ALBANESE: It is wise for Australia to be having a public debate about the power of monopolies. It's also wise for Australia to have a public debate about how some corporations can use their monopoly power to have excessive profits whilst at the same time we have seen a decline in public interest journalism in this country. I want to see more journalism, better journalism, and independent journalism as well that is genuine.
JOURNALIST: On the issue of domestic violence, today is one year since the death of Hannah Clarke. Queensland has made a move to outlaw coercive control. Should other states follow the lead?
ALBANESE: The Federal Government needs to show leadership when it comes to coercive control. Very clearly, that's what Labor has called for. And we need to do it so that we don't have different definitions in different states. I congratulate Queensland on their leadership. It is indicative of the leadership that Premier Palaszczuk continues to show for Queenslanders. But we need nationally, as well, to show leadership. What we saw this week was the opposite of leadership in the abolition of this court.
JOURNALIST: Does the PM have questions to answer about when his staff found out about the Brittany Higgins matter given the new text messages that have come out today?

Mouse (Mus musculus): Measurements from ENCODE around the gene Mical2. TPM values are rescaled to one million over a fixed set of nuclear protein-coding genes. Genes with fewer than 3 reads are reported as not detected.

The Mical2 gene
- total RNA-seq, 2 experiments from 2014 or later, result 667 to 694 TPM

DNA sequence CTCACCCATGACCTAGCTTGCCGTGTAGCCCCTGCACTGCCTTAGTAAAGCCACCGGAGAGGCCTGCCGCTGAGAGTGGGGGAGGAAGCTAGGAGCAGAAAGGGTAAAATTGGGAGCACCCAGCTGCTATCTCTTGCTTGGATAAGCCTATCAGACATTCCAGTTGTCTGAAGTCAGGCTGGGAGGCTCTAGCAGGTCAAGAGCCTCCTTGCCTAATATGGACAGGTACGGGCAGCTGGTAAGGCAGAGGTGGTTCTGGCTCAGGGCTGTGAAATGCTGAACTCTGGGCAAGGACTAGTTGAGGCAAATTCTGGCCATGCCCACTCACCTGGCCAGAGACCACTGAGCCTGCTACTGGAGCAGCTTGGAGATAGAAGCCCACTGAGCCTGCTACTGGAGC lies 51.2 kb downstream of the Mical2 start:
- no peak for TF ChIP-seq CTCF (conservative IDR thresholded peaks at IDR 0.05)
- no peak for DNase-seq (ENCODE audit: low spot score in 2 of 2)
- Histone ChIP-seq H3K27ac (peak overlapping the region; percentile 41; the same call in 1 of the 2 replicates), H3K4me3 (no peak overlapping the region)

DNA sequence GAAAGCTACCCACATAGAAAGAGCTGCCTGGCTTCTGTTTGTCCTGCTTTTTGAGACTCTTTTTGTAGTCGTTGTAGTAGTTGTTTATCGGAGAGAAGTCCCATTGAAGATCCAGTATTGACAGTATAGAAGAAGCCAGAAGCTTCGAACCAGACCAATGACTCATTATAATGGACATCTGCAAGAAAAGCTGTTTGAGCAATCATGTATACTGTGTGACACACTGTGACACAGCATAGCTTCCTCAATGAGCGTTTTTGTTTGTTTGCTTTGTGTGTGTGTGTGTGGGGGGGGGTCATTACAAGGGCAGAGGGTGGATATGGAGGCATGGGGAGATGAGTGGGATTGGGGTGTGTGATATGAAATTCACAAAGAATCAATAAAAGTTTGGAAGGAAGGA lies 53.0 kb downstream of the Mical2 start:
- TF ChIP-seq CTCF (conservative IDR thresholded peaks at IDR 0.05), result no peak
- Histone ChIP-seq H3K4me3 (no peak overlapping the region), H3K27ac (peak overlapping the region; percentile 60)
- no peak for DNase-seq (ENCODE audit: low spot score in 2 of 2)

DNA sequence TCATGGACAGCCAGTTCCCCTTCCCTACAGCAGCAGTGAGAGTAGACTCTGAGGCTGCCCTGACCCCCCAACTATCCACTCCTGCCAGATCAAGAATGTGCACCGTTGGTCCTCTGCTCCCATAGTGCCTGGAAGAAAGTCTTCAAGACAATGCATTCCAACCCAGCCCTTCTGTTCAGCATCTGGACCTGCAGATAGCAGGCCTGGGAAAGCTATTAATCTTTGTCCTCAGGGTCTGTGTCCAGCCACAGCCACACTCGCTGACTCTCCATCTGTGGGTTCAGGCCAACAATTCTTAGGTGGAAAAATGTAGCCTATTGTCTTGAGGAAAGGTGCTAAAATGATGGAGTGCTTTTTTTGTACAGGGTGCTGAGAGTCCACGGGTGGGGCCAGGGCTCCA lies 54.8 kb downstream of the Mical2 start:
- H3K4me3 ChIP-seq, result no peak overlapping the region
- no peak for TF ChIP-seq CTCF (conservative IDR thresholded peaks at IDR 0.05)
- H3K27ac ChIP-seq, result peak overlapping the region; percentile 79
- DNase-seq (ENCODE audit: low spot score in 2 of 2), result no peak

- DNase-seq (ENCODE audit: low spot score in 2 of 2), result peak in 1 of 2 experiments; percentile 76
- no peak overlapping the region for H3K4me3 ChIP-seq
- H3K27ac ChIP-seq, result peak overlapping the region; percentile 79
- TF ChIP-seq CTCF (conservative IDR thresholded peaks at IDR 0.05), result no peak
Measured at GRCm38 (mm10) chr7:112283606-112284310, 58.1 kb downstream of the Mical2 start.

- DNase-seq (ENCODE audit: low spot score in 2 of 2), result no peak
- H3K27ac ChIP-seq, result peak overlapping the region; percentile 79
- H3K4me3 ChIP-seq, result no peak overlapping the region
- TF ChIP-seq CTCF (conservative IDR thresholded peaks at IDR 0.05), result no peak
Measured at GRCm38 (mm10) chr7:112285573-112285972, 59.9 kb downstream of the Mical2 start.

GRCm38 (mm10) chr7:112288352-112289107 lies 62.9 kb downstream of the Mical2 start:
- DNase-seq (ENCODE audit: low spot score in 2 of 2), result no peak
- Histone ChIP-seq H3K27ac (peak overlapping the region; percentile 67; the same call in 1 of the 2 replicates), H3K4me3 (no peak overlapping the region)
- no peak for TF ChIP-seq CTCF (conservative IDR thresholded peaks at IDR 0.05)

ALBANESE: Well, what we've seen today is text messages that clearly indicate that the Prime Minister's office was told about the reported sexual assault of Brittany Higgins in the office just 50 metres from the Prime Minister's office. We were also told that the prime ministerial staff, a senior staff member, was shocked by the detail which is there and that he or she would go on to tell the Prime Minister's Chief of Staff. It's not credible that the Prime Minister continues to say that his office only found out about it this week. And the dissembling nature of his answers before the Parliament are not good enough. The idea that he himself says that his staff member who was the Chief of Staff at the time of the reported sexual assault of Ms Higgins two years ago was his staff member before she went to Linda Reynold's office, and then afterwards has been in his office again for a period of time. And somehow there's a distinction between the person who's a senior staff member for him in his office knowing and his office knowing, quite frankly, it just doesn't stack up. It doesn't pass the pub test. And the idea as well that if the Prime Minister's saying that all of these people knew, his Chief of Staff, according to the text messages, other senior members, this is two weeks after the reported sexual assault. This is in April 2019. There are text messages saying that a senior staff member was going to discuss this with the Prime Minister's Chief of Staff. And this is one month before a Federal election is held in May 2019. And there's no discussion in that office as a result about a vicious sexual assault against a female staff member in the personal office of someone who had responsibility, a minister with responsibility for Defence issues, and there's no discussion in the Prime Minister's office at senior levels? It just defies belief. And I'll say this about Ms Higgins, she has shown great bravery this week. It must have been incredibly difficult for her to make the decision that she had no choice but to come forward in order to get some sense of justice about what occurred to her. And for her to not get the respect of getting straight and clear answers about what the response was at the time, about who was told and what they were told at the time, is disrespectful of Ms Higgins. I believe Brittany Higgins. Brittany Higgins deserves better than the way that she has been treated with the lack of Government transparency this week. Thanks very much.